In simple words, a hitter does not swing the baseball bat to hit the ball! A hitter should DRIVE the bat in a direct line to make contact with the baseball. After contact, then the baseball bat swings! When should you arc the bat? After contact. A better explanation is that the hitter strokes it, and does not swing the bat.

The hitter who uses this stroke, which we refer to as the “pro-stroke”, sends the bat in a straight line to contact the ball producing better contact and distance.

This is what we call the “PRO STROKE”  It is outlined in 8 Hitting steps, which we call The Super 8 Hitting System.

The 8 steps are: Stance, Coil, Stride, Drive, Contact, Extend, Extend Again, and Finish.

You can view more articles, videos, etc. completely demonstrated in a series of baseball hitting videos, which include many baseball coaching tips.


Pulling off the ball is a common mistake by many hitters.  In order to get consistent contact, the hitter must be sure his head stays closed, in other words, looking down into the contact area.

It is very easy to get into the habit of pulling off the ball.  This is especially true for power hitters.

Have you ever seen a power hitter hit a home run and thereafter, he can’t couch the ball?   What happened?

The home run took him out of himself.  So as he pivots, he is also pivoting his head.

First of all, hitters should never take a 100% stroke.  Doing this invites pulling off the ball.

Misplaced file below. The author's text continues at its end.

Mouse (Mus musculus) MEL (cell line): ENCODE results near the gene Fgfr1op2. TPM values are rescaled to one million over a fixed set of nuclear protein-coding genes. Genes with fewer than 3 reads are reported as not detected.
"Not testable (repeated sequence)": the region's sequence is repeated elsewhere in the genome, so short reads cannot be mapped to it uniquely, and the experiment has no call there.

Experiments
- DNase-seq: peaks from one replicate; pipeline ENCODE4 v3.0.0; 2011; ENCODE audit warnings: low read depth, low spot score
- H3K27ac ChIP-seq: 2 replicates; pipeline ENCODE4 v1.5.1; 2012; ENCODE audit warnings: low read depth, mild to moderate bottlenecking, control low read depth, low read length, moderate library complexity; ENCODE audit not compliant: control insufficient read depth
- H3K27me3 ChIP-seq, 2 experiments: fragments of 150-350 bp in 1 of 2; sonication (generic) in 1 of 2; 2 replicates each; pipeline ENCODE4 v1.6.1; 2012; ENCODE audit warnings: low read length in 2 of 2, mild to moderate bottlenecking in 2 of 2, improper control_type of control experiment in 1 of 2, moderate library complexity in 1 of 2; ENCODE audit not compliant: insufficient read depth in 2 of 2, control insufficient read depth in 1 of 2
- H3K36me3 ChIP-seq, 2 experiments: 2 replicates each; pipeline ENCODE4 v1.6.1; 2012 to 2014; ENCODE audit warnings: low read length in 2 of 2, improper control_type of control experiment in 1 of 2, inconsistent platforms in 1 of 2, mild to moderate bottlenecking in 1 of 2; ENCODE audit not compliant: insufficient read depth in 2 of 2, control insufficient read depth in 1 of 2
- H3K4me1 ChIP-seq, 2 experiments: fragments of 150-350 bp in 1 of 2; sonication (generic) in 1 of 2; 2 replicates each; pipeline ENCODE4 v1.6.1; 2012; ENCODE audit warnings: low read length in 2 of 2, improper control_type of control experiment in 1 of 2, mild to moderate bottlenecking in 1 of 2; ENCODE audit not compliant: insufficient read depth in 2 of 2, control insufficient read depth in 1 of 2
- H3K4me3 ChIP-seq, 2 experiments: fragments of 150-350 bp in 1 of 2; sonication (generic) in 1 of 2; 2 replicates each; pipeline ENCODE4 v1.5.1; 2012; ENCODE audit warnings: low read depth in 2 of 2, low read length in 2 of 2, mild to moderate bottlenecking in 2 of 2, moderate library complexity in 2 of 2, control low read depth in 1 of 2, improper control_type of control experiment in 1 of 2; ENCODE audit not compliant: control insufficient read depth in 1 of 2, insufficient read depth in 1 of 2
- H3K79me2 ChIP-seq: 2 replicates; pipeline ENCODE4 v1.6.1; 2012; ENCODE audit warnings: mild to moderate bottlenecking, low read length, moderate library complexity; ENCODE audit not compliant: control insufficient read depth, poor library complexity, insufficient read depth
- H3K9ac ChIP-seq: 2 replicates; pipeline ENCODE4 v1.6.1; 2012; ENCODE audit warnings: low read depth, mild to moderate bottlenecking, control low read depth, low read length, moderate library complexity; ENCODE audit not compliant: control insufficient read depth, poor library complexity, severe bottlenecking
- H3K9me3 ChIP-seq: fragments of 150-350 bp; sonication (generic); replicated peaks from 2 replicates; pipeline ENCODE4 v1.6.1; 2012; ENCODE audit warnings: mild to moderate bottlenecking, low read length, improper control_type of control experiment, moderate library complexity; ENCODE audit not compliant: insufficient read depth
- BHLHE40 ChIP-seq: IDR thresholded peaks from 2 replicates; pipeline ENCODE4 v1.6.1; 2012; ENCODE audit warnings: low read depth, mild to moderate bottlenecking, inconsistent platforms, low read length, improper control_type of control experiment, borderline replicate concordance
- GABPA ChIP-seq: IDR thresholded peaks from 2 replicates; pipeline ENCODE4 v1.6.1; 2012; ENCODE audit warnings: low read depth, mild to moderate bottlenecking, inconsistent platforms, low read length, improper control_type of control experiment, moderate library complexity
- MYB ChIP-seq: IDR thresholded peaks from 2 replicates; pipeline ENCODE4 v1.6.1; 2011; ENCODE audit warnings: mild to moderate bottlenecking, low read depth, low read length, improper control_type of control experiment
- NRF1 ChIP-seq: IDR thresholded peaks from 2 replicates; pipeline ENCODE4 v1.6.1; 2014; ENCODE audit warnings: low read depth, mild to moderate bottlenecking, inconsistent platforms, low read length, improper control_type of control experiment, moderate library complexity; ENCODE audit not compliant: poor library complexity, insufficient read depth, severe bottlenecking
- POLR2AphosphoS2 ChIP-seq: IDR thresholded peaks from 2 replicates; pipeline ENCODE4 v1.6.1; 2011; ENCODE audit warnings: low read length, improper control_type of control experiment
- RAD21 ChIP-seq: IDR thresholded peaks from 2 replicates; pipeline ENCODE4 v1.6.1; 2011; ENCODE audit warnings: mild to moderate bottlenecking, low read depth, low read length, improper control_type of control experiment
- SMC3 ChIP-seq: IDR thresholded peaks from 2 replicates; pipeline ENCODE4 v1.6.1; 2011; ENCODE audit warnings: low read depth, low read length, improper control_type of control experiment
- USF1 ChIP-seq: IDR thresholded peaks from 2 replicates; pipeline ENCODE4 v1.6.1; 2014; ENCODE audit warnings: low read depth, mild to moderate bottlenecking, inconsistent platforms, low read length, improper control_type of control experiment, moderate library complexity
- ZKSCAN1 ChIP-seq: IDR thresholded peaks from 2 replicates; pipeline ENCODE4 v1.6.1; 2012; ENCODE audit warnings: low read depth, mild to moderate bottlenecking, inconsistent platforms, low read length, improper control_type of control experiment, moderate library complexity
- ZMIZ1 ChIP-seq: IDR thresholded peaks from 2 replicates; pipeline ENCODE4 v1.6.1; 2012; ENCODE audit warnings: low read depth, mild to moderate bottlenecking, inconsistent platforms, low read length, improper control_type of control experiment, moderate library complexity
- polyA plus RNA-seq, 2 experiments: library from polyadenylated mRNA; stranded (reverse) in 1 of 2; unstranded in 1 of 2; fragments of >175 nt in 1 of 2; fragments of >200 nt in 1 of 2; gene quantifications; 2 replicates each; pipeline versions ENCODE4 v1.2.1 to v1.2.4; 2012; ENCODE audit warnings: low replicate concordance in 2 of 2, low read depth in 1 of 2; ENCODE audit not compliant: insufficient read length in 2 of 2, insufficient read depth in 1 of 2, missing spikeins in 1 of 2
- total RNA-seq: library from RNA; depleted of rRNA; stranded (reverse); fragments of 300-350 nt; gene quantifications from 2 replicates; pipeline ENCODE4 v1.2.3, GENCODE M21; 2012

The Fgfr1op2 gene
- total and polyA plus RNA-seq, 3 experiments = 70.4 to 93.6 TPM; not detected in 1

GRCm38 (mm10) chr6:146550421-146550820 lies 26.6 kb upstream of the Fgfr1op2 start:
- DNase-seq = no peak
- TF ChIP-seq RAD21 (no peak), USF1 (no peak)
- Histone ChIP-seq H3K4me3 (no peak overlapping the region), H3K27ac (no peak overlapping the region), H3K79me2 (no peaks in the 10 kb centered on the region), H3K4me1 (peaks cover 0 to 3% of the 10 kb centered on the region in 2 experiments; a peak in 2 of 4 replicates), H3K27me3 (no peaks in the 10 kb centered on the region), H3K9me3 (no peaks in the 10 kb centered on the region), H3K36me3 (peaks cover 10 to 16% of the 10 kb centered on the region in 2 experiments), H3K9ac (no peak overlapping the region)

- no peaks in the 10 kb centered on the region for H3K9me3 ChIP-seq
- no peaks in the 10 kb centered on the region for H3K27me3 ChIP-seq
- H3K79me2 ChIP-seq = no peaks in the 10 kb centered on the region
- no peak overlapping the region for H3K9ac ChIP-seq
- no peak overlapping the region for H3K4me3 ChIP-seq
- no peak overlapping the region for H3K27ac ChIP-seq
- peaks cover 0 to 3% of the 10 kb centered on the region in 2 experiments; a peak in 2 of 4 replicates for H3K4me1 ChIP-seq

For efficiency, the stroke should be no more than 95%, saving 5% for command.

As coaches, we sometimes go too far in the other direction by telling them to “just meet the ball.”  And now  they start to aim the bat, which is not good either.

Hitting is a controlled explosion.   Continue to be aggressive, with a 95% stroke.

So what do we advise?  The hitter is pulling off because he’s rotating his complete body when he hits.

He must focus on his head rotating in the opposite direction to the hips.  As the hips rotate to the pitcher, the head should rotate to the ball.

Here are three baseball hitting drills for this:


Place a pile-on or glove across from the hitter just outside the batter’s box in front of home plate (45% angle).  After the hitter makes contact, he looks into the pile-on area. This keeps the head inside.

DRILL #2 (with pitching machine or live pitcher)

Hitter assumes his stance, with no bat.  To simulate holding a bat, his top hand grabs the thumb of his bottom hand.  Coach stands in back of the hitter and holds his head on both sides .  The hitter takes batless strokes at the pitched ball, while coach restricts the head to keep it on the ball as it enters  the hit zone.

DRILL #3   (Full Take)

The hitter will coil, stride, and read the pitch to the catcher.

This keeps the head independent and disciplines it to stay with the ball.  Note:  This head discipline should carry over to his regular hitting, in the “full take”, a pitch that is an obvious ball.

Coaching Points.  The hitter should not go to the point where his head is pushing against the back shoulder.  This locks up the back shoulder and restricts his extension.

The head swivels.  It should never tilt while reading the pitch.  This causes the body to tilt also and the eyes to look on a vertical plane.  Eyes must stay basically horizontal for best vision and body control.

These techniques are fully explained in our baseball hitting instruction web site for the “Super 8 Hitting System”, including batting aids and a series of baseball hitting videos, which demonstrates many baseball hitting drills.